A common complaint - stiff shoulders, limited mobility in the neck and discomfort in the upper back, shoulder, neck area. Accumulated tension, often caused by working at a desk, poor posture, cycling etc. all contribute to tension and stiffness related pain. There are some great yoga postures that gently get to the root of the problem and release blockages and free up the area. And without them, or regular massage, it doesn't resolve by itself. We don't really do any natural movements that will release that part of the body, unless we make the extra effort. So it just gets worse over time. So
many of us hunch our shoulders and have a rounded upper back as a result. It is good to see yoga being clinically researched to demonstrate how it can help. I see benefits in my students and anecdotally hear how it helps them regularly. I currently have two yoga therapy students who are greatly benefitting from the gentle releasing of the shoulders and neck. You need to work carefully and gradually, but gentle stretching and movements will help. See more on the research here:Journal of Pain Research paper
Yoga Journal Articlehttp://blogs.yogajournal.com/yogabuzz/2012/12/yoga-for-neck-pain.htmlGet in touch to find out more about how yoga can help you if you suffer from neck pain. firstname.lastname@example.orgBack to homepage >
Jill Bolte Taylor is a Harvard Brain Scientist who had a life changing experience: a stroke in the left side of her brain. This offered her the extraordinary experience of analysing the progression of left and right brain function first hand as her left brain function subsided. She describes her intermittent experiences over four hours during the stroke, experiencing moments of pure stillness, fascinating insights and being an energy being connected to the universe. The chatter of the brain turns off as her left brain function is hampered, and she experiences the purity and wholeness of what we really are as her right brain comes to the fore. An interesting and inspiring experience which is worth seeing in her 20 minute TED talk.Watch the video here >>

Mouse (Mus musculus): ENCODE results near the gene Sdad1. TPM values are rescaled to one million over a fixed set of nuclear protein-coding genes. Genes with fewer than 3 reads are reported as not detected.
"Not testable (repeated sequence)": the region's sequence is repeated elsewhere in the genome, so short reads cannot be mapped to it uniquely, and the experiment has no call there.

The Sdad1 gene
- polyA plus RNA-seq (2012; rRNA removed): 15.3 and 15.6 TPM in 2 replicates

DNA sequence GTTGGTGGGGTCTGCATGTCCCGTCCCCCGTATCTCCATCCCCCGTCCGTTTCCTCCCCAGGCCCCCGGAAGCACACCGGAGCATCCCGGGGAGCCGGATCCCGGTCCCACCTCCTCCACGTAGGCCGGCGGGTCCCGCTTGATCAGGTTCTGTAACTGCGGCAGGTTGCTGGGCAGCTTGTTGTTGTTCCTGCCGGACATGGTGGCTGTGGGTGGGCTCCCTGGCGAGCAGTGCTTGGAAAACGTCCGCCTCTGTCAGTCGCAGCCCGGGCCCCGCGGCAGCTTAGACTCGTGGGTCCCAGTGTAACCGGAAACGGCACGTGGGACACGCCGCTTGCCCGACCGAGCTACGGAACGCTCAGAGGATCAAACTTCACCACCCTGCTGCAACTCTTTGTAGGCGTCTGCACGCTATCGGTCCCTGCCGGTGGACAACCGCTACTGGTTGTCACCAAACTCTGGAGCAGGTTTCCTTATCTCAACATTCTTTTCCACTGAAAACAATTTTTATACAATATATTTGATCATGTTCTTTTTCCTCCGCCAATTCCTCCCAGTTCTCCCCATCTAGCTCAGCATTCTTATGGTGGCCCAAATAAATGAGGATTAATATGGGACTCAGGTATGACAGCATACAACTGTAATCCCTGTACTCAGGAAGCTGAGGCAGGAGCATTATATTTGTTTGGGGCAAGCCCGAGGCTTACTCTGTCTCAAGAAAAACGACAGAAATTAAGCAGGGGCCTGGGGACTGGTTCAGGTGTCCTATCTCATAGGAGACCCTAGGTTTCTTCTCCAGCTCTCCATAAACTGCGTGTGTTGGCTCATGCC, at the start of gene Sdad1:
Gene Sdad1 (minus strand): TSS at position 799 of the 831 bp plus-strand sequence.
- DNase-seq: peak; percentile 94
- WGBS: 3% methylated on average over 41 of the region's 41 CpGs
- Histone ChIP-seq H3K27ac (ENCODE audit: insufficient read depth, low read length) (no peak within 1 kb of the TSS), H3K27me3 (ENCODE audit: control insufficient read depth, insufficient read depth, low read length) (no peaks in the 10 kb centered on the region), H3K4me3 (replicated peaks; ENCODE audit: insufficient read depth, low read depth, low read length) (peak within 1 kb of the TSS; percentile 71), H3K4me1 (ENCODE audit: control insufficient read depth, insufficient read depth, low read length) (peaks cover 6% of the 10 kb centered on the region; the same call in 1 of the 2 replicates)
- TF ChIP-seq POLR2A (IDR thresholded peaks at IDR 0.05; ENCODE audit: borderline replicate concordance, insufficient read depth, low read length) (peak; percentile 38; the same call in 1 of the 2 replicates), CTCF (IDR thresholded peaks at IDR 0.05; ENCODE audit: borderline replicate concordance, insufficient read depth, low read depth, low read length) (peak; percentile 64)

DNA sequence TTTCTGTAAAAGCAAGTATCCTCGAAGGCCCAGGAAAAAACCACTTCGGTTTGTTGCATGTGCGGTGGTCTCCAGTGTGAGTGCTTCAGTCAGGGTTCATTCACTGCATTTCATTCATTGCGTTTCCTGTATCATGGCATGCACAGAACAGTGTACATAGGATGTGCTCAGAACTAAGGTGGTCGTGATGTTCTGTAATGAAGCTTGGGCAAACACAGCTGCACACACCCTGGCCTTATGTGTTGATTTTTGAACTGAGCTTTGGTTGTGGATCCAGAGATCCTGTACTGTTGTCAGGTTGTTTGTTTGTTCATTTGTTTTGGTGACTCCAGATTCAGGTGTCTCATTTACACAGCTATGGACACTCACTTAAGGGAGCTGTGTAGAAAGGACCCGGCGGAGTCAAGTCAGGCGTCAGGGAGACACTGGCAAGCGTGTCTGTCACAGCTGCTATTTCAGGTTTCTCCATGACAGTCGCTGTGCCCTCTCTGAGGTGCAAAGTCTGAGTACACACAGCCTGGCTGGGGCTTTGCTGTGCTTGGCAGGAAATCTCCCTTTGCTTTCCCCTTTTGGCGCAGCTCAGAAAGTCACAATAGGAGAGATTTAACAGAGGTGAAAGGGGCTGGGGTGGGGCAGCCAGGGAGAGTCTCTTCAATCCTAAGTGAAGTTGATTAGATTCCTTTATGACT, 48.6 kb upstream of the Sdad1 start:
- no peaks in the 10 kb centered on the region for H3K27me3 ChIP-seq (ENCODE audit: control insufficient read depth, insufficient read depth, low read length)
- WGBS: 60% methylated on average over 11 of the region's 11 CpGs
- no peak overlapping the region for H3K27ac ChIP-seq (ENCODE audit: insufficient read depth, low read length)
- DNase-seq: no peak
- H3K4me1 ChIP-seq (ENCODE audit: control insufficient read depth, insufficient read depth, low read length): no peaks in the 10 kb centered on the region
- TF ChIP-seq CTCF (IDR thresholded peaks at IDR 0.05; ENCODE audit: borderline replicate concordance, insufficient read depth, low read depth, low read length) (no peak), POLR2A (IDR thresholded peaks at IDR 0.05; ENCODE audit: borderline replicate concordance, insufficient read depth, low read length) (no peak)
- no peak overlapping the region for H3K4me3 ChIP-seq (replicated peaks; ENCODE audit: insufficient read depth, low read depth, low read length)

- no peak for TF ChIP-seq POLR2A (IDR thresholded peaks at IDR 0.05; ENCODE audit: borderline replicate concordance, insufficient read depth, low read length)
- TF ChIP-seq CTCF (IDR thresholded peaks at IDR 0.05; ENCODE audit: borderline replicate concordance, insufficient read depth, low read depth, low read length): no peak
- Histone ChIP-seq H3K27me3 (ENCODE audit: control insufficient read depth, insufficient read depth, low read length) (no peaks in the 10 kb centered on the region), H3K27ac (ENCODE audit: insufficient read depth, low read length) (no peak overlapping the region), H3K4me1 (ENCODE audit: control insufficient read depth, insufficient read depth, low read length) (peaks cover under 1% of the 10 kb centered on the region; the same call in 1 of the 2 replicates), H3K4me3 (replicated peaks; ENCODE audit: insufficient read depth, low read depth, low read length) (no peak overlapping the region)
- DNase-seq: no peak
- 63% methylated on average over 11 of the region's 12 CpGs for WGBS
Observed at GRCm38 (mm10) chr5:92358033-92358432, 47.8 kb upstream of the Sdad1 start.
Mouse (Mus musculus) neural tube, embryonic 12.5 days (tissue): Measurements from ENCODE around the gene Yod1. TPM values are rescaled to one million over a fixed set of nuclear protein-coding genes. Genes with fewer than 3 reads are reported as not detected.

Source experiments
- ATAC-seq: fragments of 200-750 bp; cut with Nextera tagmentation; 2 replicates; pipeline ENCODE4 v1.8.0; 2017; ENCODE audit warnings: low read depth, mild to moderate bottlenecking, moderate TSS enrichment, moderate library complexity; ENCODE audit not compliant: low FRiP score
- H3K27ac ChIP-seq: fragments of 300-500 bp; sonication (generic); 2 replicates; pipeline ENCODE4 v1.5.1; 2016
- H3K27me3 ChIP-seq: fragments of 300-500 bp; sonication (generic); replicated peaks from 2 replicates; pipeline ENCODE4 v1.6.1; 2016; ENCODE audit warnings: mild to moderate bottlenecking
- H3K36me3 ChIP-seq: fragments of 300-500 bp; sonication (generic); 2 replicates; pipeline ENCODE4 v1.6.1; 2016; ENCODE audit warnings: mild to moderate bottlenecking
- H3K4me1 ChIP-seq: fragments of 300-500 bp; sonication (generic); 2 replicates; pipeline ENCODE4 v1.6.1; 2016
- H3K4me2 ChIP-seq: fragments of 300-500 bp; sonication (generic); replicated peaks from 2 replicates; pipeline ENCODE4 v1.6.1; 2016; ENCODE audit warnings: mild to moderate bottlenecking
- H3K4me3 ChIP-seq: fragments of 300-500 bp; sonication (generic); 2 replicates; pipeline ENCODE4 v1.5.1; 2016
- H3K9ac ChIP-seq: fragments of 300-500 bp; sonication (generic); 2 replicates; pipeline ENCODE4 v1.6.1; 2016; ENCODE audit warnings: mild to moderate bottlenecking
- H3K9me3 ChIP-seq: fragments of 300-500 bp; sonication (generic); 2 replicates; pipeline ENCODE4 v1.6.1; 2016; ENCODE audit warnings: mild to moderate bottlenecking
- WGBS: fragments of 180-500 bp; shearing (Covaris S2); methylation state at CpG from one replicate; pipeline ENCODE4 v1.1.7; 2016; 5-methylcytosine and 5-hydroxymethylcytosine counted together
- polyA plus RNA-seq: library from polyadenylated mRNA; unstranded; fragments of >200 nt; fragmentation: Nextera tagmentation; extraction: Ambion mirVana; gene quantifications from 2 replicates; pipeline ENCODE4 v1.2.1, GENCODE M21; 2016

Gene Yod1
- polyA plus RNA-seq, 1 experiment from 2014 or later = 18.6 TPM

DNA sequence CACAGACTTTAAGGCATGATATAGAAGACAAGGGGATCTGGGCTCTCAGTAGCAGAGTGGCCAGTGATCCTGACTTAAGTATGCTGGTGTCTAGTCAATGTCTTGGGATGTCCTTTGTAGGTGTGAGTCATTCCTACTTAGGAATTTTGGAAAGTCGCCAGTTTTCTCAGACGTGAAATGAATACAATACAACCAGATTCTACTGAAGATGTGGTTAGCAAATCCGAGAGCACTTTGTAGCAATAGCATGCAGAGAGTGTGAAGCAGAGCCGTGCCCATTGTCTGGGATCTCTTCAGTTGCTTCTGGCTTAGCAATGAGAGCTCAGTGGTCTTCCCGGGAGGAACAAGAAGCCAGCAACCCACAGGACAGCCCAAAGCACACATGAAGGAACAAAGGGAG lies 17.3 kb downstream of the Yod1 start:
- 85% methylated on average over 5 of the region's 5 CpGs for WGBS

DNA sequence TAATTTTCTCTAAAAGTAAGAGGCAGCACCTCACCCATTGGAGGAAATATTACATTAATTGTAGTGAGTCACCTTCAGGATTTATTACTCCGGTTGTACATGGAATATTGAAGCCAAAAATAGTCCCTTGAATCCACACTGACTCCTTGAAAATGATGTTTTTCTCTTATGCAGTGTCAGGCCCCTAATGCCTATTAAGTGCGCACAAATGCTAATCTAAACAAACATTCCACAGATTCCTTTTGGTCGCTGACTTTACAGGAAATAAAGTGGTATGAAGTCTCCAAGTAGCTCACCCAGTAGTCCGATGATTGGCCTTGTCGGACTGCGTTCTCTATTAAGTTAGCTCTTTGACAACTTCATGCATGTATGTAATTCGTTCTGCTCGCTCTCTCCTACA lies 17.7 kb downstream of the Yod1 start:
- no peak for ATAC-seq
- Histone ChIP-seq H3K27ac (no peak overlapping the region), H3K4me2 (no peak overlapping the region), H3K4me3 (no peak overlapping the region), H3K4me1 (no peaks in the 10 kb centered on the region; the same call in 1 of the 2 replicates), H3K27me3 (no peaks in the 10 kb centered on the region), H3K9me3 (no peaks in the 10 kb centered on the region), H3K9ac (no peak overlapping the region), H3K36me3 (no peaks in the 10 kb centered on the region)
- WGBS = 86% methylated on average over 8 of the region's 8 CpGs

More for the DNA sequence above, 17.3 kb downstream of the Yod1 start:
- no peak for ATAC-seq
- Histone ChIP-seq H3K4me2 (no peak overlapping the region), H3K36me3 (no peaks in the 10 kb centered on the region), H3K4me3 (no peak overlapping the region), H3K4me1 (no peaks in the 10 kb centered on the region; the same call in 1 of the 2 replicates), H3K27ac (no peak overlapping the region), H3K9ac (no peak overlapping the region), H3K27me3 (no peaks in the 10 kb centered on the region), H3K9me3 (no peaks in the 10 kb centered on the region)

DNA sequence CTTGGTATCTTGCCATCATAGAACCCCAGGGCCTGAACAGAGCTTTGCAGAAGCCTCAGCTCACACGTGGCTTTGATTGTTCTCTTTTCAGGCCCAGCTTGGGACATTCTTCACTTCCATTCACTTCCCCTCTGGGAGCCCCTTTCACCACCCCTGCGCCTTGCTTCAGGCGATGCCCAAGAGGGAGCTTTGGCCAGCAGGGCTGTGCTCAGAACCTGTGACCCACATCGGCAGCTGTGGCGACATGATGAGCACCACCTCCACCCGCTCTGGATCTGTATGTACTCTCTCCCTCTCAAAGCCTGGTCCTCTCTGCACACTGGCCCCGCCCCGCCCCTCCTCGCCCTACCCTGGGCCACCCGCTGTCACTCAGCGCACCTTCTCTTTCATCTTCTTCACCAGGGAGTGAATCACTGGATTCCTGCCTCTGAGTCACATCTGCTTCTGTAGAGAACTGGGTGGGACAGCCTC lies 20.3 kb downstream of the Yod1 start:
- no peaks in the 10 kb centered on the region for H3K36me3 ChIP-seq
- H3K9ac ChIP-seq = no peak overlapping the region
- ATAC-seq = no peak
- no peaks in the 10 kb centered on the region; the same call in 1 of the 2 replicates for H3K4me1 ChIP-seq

The tools and techniques of Yoga could be described as aiming to allow us to quieten our left brain, to bring it under our control by training and discipline, to allow us to experience and tap into the right side of our brain. Being in the present, letting go of the baggage that our years of living have left us with, and becoming fully aware of our sensory experiences, being a witness, completely at peace with ourselves and the world.